New funeral customs – and old ones that are returning
Colin McAteer, Woodbrook Natural Burial Grounds, Killane, Co Wexford with his own headstone. Picture: Patrick Browne
The gap between death and burial is widening: “That would be the one thing I think we’ve done wrong traditionally,” says Séamas Griffin of Kirwans Funeral Directors. “We get it over with too quickly. That’s changing, largely because of emigration. Now people often have to wait until a son or daughter gets home.”
– Coffinless burials: Traditionally, Muslims are buried without coffins; the law in Ireland was recently changed to facilitate this. Coffinless burials also appeal to people for ecological and financial reasons.
– Filling the grave in the presence of mourners: “If [the family] want us to do it, we backfill the grave while [the funeral party] is still there,” says Colin McAteer of Green Coffins Ireland. “That’s the old way of doing it. It brings a sense of completion.”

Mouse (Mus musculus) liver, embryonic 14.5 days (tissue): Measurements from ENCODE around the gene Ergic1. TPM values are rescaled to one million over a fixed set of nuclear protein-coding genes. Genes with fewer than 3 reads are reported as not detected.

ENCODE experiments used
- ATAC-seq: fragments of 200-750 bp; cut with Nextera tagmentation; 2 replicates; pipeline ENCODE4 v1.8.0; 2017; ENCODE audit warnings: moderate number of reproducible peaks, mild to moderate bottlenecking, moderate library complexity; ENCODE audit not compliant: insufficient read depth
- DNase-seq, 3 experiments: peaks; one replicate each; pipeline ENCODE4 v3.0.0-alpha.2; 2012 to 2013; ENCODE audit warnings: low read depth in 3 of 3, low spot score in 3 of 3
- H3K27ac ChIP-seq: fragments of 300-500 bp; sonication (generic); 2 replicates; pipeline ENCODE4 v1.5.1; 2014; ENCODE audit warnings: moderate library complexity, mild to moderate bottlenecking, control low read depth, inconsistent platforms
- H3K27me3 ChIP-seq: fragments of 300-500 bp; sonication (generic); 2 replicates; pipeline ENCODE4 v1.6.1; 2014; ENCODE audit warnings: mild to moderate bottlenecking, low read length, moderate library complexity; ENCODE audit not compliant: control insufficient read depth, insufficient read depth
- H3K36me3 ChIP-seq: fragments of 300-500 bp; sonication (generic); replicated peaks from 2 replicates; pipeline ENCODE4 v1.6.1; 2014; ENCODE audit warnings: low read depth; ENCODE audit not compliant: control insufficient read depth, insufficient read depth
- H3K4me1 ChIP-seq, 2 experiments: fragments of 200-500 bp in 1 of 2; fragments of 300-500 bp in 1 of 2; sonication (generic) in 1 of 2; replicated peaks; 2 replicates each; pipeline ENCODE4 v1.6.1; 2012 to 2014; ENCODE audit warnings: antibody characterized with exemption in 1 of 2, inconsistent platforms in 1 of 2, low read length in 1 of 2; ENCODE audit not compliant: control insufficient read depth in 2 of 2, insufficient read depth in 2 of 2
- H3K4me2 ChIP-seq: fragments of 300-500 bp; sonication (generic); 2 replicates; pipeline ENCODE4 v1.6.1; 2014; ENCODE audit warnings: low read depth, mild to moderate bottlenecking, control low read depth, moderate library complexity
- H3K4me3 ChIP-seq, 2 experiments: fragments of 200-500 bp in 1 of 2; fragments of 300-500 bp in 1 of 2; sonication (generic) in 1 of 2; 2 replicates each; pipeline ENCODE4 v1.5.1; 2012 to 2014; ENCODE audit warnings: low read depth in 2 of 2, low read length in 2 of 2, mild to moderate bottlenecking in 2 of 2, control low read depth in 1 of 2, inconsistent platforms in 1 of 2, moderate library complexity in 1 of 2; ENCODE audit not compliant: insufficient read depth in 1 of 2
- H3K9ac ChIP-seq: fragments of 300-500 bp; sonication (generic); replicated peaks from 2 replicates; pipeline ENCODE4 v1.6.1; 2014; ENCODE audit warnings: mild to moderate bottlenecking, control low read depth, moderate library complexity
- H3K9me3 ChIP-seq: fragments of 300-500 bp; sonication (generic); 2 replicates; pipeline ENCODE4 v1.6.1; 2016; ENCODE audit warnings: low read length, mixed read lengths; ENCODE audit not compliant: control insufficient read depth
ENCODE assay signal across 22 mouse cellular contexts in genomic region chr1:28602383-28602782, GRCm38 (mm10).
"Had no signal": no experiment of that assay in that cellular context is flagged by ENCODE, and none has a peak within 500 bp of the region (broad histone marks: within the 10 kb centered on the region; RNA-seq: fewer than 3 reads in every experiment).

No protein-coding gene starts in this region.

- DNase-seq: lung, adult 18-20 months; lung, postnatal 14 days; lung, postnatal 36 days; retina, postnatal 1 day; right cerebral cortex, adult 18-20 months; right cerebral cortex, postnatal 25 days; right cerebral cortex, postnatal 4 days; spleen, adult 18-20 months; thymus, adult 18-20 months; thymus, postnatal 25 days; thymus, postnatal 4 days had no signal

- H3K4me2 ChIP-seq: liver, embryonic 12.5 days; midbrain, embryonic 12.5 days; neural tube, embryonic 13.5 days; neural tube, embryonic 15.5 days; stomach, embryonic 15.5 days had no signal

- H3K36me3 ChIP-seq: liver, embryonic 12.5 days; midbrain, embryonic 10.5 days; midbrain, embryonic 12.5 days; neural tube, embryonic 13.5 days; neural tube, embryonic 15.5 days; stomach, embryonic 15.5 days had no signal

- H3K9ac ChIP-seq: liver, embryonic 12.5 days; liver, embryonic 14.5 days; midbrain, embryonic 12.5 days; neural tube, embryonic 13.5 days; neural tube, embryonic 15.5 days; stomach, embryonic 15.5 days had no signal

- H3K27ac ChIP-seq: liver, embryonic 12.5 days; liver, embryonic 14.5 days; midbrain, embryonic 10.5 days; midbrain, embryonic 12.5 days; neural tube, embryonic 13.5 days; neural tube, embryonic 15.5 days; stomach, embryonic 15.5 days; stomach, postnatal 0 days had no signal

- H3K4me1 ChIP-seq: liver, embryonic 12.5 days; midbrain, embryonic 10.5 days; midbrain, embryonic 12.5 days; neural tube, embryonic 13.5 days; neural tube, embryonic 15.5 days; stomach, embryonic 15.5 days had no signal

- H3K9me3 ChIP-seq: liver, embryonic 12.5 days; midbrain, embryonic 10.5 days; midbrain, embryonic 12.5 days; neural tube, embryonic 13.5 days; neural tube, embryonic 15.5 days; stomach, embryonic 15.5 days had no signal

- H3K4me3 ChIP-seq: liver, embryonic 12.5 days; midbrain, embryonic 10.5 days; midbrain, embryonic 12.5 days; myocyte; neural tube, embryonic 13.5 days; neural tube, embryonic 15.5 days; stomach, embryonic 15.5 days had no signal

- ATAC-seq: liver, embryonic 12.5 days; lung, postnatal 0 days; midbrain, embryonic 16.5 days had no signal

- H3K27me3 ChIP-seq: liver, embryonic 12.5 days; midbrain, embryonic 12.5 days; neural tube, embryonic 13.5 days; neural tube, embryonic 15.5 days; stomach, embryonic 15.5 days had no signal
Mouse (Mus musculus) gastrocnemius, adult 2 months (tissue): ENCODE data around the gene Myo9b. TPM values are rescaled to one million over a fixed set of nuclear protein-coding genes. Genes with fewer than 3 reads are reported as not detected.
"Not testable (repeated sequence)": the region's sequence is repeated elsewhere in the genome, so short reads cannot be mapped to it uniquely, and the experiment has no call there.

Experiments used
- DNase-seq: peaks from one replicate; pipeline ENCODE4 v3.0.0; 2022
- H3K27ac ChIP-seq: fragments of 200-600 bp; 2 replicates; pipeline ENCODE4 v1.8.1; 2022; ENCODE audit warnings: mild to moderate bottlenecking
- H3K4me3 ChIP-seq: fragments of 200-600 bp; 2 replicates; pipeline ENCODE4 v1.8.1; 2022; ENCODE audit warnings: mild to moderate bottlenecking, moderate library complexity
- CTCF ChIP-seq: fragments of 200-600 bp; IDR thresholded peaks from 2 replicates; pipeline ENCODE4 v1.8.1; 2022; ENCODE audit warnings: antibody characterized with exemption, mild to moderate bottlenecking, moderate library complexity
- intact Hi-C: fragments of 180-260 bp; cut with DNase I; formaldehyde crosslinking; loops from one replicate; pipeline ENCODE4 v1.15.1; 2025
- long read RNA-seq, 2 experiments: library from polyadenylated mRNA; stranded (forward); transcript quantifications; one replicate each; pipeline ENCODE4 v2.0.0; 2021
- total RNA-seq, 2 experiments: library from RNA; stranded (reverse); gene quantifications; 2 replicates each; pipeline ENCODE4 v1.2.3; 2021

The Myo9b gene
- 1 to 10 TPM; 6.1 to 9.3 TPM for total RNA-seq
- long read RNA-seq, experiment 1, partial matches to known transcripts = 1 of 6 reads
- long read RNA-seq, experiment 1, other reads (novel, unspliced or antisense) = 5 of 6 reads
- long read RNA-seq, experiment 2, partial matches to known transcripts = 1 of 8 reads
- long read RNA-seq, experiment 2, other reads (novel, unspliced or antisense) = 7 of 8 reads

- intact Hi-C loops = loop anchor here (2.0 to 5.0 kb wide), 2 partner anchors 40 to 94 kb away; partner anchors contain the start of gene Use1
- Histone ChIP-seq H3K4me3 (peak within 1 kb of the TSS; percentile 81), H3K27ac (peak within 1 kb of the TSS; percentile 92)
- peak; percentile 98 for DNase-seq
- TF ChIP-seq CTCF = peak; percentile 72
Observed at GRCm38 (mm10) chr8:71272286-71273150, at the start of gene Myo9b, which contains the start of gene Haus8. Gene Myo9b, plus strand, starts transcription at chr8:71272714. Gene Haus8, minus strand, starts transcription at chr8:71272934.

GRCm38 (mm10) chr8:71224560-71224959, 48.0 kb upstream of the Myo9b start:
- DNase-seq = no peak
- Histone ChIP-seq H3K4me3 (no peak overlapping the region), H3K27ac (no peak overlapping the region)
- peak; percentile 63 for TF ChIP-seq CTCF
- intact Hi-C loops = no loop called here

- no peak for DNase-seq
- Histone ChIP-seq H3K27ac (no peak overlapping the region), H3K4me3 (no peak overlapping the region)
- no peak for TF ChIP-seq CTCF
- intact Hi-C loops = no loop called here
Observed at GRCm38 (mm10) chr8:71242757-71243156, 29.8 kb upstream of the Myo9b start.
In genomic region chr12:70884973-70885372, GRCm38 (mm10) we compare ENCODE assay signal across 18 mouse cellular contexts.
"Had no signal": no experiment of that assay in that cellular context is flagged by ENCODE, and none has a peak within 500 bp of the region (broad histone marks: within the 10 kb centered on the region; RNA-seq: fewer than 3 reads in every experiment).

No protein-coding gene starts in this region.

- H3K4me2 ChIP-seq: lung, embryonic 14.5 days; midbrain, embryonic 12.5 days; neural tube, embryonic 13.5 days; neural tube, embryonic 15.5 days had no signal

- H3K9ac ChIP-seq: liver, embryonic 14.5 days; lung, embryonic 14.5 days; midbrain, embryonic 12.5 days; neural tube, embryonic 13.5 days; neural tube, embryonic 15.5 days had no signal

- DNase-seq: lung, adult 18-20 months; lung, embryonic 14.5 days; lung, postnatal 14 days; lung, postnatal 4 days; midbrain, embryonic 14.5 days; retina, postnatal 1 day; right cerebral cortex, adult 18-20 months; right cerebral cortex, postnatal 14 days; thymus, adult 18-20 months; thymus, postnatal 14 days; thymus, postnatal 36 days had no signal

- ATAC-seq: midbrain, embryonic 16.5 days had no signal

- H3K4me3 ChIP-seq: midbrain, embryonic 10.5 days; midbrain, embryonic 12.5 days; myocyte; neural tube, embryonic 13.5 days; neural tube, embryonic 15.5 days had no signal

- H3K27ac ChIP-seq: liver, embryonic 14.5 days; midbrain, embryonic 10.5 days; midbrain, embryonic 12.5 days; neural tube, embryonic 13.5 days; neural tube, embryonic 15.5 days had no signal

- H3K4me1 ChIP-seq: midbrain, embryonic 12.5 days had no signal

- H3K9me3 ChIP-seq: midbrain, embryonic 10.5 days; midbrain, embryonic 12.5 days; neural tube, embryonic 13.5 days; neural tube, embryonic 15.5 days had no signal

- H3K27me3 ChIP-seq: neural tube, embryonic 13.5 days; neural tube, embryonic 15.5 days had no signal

– Having a funeral celebration after the burial: There aren’t always very many locations available for a nonreligious funeral ceremony with a coffin, so humanist funerals sometimes reverse the traditional order of things. “We sometimes go to the graveyard first and bury the person with a few short words by the graveside before going to a hotel for a ceremony,” says Brian Whiteside of the Humanist Society of Ireland.
– QR codes for headstones: Online memorials are becoming popular. Some businesses will embed a digital QR code on a loved one’s gravestone (above), so that visitors can scan it with a smartphone and access a memorial page or video.
– Black bouncy castles: A Galway business rents out black bouncy castles for funerals. “In the Celtic Tiger, we did get a bit more out there and flamboyant,” says Griffin with a sigh. “Reality TV has a lot to answer for.”
– Professional mourners: Historically, Irish funerals were attended by keening women, who went from funeral to funeral weeping theatrically. Rent-a-Mourner, a UK business, caters for people who want a good show at their funeral.